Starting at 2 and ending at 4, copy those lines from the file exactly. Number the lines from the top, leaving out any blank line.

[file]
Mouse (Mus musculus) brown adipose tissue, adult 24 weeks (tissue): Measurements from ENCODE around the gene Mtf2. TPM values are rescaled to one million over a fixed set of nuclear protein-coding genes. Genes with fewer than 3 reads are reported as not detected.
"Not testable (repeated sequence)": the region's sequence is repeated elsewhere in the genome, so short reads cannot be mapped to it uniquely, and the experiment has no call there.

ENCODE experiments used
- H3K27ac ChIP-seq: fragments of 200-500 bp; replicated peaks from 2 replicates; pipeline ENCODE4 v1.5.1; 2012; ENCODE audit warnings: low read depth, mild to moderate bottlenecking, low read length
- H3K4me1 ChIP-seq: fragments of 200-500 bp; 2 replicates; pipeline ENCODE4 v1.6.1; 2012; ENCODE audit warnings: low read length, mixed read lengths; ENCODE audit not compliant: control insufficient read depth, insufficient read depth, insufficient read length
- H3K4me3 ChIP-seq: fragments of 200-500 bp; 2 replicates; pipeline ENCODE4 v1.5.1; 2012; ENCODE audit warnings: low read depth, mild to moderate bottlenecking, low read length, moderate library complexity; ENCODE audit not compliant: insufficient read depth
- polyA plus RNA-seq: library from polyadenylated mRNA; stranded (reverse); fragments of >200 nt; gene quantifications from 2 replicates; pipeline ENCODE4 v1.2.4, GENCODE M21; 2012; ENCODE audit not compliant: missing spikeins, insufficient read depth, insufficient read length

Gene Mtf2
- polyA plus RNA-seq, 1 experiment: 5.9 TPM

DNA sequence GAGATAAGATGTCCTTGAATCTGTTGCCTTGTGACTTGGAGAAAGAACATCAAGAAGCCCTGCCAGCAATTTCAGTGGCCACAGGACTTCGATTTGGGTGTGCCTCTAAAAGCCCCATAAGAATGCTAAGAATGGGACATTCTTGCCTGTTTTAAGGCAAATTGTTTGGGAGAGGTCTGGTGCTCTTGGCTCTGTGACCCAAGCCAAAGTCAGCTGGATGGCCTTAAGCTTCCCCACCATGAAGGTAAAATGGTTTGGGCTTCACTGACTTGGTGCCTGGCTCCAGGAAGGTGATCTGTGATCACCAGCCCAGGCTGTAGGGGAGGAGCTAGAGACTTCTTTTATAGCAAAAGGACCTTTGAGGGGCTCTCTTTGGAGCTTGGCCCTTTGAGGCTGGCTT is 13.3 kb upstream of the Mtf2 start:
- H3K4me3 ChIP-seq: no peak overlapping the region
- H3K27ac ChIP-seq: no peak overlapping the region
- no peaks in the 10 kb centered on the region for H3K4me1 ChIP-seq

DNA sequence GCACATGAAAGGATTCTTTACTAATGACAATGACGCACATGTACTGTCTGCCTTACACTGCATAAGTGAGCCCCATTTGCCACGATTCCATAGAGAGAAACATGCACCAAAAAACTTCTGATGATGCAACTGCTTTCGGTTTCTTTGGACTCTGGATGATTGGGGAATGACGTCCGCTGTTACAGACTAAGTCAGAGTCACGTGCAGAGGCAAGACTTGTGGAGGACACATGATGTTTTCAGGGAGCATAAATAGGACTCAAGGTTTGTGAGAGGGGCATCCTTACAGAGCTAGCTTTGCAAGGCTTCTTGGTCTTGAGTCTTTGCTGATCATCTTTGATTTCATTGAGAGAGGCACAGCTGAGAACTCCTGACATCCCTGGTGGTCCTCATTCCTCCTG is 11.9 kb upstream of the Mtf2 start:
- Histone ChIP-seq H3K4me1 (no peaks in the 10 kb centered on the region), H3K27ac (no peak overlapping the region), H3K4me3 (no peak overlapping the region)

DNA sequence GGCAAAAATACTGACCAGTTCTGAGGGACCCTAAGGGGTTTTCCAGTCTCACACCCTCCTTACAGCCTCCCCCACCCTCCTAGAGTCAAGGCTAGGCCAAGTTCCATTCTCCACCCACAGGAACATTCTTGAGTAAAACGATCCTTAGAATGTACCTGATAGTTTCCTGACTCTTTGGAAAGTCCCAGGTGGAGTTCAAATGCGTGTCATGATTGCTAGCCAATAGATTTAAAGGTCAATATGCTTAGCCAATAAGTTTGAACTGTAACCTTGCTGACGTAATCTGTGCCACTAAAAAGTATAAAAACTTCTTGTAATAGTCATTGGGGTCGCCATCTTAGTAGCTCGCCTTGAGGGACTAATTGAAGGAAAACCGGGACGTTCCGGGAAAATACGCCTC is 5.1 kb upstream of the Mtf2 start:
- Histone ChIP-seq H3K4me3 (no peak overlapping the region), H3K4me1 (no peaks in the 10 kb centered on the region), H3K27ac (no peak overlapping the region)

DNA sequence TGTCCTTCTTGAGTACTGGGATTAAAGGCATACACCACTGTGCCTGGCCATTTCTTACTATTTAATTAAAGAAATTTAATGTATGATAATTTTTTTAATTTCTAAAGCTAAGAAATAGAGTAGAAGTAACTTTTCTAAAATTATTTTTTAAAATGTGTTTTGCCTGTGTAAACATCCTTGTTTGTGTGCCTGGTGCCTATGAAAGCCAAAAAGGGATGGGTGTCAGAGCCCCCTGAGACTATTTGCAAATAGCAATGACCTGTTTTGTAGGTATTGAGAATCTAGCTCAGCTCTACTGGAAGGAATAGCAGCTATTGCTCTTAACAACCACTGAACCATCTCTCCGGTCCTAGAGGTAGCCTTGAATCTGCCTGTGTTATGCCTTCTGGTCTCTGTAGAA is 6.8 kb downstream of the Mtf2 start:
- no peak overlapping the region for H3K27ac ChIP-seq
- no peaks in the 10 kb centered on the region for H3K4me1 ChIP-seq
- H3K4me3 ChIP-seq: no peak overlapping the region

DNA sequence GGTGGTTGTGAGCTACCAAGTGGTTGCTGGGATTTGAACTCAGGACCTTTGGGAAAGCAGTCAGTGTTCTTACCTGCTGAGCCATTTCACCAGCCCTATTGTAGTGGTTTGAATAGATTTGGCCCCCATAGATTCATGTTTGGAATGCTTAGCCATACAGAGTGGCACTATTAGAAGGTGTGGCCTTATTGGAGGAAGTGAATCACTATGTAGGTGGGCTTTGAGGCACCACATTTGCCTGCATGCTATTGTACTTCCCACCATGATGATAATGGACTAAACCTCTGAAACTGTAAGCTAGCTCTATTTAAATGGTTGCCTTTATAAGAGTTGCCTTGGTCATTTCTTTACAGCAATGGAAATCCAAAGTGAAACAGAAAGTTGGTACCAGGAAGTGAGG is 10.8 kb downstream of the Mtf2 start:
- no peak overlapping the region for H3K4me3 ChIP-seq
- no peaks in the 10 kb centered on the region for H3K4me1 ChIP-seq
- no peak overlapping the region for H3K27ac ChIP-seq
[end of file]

"Not testable (repeated sequence)": the region's sequence is repeated elsewhere in the genome, so short reads cannot be mapped to it uniquely, and the experiment has no call there.

ENCODE experiments used
- H3K27ac ChIP-seq: fragments of 200-500 bp; replicated peaks from 2 replicates; pipeline ENCODE4 v1.5.1; 2012; ENCODE audit warnings: low read depth, mild to moderate bottlenecking, low read length